Ethan Long says all the right things. The freshman slugger praises teammates and coaches, while avoiding coming off as cocky even though he has every right to be.
The confidence is evident, as he speaks with a soft smile and tries to explain just how he’s made Pac-12 pitching look like Little League coach pitch over the last month plus of baseball.
“I try to block out the attention a little bit more than I did when I was younger,” Long said. “I look at it now as motivation, to stick to my routine and keep working. My goal is never to hit a home run. I want to put the best barrel I can on the ball.”
The Man Behind The Bombs
While his verbage regarding his recent unprecedented success aligns with that of a modest, soft spoken player, his outgoing persona is anything but.
Long routinely discusses his deep bond with his freshmen classmates. He and fellow freshman Kade Higgins have both been coached by their fathers for their entire playing careers.
“We’re always talking about what our dads are telling us,” Higgins said. “They’re so knowledgeable about the game so we both are always talking to them about hitting.”
Long shared a similar sentiment.
“My hitting coach has always been my dad. I never really got lessons elsewhere,” Long said. “After the Washington series, I asked him to come over here and he threw me some BP and we worked some things out.”
Long was made available to media on Wednesday morning by popular demand. Over the last month, he has made college baseball look easy. And the man who goes by “EZ” says this success has been a product of tireless work on his part and that of the coaching staff.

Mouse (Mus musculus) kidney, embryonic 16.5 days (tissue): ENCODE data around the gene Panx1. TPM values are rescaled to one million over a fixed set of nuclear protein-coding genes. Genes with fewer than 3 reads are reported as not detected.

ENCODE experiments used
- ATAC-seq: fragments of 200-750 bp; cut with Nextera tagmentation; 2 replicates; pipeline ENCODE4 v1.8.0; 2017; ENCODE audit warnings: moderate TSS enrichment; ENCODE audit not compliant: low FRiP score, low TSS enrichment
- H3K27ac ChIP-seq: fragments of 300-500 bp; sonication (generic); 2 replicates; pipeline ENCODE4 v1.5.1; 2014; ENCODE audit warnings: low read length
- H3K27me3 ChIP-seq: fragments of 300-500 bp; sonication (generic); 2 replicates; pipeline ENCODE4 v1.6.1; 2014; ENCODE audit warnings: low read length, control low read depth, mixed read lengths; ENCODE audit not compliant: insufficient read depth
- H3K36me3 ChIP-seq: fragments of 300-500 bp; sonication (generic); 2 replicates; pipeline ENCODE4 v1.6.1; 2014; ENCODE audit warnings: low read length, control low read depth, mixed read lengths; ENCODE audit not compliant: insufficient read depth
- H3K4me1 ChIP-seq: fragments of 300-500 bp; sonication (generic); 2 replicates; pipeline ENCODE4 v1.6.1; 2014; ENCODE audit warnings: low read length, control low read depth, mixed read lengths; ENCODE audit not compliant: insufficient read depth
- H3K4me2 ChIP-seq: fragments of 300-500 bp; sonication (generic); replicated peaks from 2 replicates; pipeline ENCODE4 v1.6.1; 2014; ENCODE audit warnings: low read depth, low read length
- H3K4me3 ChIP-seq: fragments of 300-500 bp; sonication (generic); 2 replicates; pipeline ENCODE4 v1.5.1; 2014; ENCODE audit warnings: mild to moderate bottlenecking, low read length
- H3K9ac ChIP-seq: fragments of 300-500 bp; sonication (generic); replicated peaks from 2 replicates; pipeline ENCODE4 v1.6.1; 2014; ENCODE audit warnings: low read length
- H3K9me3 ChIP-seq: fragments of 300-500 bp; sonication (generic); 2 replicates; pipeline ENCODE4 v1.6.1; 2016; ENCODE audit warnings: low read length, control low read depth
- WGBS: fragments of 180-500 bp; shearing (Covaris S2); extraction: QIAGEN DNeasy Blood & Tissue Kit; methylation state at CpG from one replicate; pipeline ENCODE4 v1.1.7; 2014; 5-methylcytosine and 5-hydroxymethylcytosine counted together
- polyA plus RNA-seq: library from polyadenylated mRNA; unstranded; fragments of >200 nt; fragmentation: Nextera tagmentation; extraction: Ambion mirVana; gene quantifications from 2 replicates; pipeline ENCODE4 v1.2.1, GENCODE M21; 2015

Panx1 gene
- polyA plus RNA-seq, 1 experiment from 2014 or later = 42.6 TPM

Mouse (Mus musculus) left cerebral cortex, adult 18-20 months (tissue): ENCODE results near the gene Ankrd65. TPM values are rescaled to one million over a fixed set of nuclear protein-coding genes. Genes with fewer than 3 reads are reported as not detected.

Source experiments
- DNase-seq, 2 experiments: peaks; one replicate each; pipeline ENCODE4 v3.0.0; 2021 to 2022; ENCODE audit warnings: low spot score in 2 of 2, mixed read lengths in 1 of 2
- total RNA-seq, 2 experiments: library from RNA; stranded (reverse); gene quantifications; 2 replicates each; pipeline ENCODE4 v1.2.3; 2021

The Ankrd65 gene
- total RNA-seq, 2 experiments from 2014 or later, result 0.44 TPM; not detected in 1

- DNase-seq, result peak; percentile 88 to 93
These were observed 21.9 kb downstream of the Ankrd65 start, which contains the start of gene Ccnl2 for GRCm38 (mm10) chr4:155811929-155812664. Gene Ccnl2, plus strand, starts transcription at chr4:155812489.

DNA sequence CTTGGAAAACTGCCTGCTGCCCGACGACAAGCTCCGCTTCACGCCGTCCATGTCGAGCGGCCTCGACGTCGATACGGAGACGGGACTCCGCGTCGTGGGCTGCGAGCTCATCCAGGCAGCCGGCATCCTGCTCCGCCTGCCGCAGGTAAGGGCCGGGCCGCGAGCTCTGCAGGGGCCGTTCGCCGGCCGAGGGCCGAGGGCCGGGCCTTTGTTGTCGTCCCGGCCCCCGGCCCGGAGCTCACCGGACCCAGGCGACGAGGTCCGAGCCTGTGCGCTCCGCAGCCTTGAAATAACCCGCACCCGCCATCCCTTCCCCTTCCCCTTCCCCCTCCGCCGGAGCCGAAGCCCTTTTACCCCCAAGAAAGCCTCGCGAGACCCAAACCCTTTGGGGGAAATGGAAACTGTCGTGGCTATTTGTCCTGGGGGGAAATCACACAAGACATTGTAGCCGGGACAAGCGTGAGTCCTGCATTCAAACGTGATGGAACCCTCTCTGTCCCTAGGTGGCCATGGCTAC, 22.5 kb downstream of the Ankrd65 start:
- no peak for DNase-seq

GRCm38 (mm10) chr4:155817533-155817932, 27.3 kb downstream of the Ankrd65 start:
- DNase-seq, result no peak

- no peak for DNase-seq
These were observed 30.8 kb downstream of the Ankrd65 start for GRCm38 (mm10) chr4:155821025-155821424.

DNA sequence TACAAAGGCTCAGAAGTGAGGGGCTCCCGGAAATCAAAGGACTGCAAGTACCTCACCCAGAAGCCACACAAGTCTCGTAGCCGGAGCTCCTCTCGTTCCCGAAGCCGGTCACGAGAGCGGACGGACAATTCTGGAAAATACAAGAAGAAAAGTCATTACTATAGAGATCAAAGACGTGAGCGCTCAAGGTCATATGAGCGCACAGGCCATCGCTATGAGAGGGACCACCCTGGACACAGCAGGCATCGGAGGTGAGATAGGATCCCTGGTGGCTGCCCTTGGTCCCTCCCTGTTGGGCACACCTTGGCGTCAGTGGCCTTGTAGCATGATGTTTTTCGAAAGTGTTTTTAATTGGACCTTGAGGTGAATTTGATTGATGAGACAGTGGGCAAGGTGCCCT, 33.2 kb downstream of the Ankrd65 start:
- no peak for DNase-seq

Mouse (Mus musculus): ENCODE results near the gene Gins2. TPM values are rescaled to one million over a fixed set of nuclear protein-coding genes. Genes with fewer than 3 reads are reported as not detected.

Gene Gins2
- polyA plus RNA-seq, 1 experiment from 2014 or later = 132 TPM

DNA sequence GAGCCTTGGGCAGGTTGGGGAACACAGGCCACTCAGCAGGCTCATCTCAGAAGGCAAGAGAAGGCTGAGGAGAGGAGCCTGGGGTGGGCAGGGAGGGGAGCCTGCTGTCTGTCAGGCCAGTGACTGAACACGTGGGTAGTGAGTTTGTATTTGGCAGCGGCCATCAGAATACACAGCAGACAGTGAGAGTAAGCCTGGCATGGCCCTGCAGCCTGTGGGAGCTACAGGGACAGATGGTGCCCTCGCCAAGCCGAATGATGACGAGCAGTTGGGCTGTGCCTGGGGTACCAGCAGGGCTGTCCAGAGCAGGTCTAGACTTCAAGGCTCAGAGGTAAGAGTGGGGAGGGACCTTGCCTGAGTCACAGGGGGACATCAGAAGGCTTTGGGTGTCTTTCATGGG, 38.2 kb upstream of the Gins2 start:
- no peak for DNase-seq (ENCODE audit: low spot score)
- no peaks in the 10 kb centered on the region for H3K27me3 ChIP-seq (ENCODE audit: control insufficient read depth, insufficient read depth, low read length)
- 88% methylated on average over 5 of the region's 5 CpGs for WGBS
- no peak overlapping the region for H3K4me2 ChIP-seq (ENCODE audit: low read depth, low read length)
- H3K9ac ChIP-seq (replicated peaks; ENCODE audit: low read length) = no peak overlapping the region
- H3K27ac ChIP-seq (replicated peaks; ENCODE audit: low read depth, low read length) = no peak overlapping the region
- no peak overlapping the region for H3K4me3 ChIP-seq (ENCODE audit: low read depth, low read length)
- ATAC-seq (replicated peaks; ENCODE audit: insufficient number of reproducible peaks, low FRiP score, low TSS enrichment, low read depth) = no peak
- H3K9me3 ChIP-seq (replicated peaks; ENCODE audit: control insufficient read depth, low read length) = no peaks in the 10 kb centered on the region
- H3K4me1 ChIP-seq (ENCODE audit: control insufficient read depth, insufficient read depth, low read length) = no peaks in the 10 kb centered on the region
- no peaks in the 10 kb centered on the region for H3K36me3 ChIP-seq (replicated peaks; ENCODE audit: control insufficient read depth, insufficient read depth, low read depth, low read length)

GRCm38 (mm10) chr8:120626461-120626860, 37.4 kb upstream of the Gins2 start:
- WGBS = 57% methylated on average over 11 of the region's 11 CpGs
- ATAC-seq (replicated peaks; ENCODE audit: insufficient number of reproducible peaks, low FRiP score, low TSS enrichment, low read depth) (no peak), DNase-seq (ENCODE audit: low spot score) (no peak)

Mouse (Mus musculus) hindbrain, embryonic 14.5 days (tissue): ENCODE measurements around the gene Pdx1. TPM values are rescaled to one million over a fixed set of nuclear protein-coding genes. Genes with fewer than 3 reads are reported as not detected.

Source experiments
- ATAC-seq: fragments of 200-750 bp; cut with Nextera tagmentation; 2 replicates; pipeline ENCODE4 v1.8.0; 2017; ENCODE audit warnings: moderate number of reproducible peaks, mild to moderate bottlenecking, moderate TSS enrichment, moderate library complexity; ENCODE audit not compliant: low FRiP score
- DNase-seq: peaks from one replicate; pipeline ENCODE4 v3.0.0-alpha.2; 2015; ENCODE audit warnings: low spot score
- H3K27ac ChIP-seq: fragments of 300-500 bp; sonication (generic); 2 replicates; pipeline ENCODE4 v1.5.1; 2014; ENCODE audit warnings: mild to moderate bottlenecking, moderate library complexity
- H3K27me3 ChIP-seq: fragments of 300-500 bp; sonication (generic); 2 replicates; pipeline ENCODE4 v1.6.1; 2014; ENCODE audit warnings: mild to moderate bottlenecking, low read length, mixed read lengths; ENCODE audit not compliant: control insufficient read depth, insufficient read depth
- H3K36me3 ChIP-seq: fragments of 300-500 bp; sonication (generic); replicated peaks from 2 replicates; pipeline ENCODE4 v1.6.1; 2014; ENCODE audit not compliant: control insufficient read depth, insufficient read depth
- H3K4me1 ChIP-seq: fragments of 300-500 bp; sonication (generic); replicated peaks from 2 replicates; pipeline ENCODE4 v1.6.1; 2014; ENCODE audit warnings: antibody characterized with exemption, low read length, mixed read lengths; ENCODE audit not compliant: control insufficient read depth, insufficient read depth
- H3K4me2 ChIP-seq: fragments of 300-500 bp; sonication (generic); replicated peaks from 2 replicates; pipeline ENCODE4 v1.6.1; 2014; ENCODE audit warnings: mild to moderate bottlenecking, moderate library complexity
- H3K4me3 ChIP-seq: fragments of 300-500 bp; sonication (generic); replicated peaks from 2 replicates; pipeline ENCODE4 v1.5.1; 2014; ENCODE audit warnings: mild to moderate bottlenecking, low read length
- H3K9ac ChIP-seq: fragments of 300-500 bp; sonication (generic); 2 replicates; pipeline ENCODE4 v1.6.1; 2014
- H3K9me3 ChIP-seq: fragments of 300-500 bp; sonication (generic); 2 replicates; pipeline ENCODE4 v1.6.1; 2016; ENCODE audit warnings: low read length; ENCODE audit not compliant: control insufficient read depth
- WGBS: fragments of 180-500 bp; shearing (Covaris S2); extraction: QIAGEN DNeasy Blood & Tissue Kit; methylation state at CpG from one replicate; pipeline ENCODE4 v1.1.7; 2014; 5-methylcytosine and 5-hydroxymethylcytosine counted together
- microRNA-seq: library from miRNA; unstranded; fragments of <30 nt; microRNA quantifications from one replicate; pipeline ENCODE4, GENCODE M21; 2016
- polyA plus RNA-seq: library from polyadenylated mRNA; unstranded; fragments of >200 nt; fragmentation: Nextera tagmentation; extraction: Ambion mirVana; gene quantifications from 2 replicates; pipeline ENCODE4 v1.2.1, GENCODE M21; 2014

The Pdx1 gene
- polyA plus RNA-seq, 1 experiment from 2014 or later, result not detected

“I’ve been able to get a ton of quality work in here, especially with coach (Michael Earley),” Long said. “He helped me realize how strong I really am, that I can change my swing and not try to produce a ton of power trusting that it will be there. One thing that really clicked for me was when he pointed out that a home run is one run whether it’s 380 feet or 500 feet.”
His onslaught of homers have been of varying distances, some of his most impressive blasts coming closer to 500 feet than 380. One noteworthy consistency has been his ability to hit the ball out of the park to the opposite field.
The majority of his long (no pun intended) balls have been launched to right field, the opposite field for the right-handed hitting Long. This display of opposite field power is rare, but certainly not unfamiliar to ASU baseball fans.
Spencer Torkelson’s home run heroics often showcased opposite field blasts, especially in his breakout freshman campaign in 2018.
Long, much like the former No. 1 overall pick in Torkelson, is making sure the ASU bullpen in right field is on high alert when he digs into the box.
“I really just try to go with the pitch wherever it’s thrown, and that has meant a lot of power to right,” Long said. “One of my goals coming into this year was to break Tork’s home run record. When I write down a goal, I decide I’m going to do it.”
On A Lighter Note
During previous postgame press conferences, Long has mentioned certain extracurriculars as intangible keys to his success. His In-N-Out order, for example, is a unique one.
The Mountain Pointe High School product prefers not to order animal style fries, but rather to create his own animal-esque concoction.
It’s regular fries with three packs of signature spread for dipping, served in the animal style “clamshell” box. It’s a one of a kind order for a one of a kind player.
The paternal baseball bond is not the only thing Long and Higgins have in common, too. The two are perhaps the biggest fans of the 2006 Will Ferrell movie, “Talladega Nights.”
Higgins explained that he and Long frequently reference the film’s signature “Shake and Bake” whenever Long leaves the yard.
Whatever it is that goes into Long’s routine, he shouldn’t change a thing.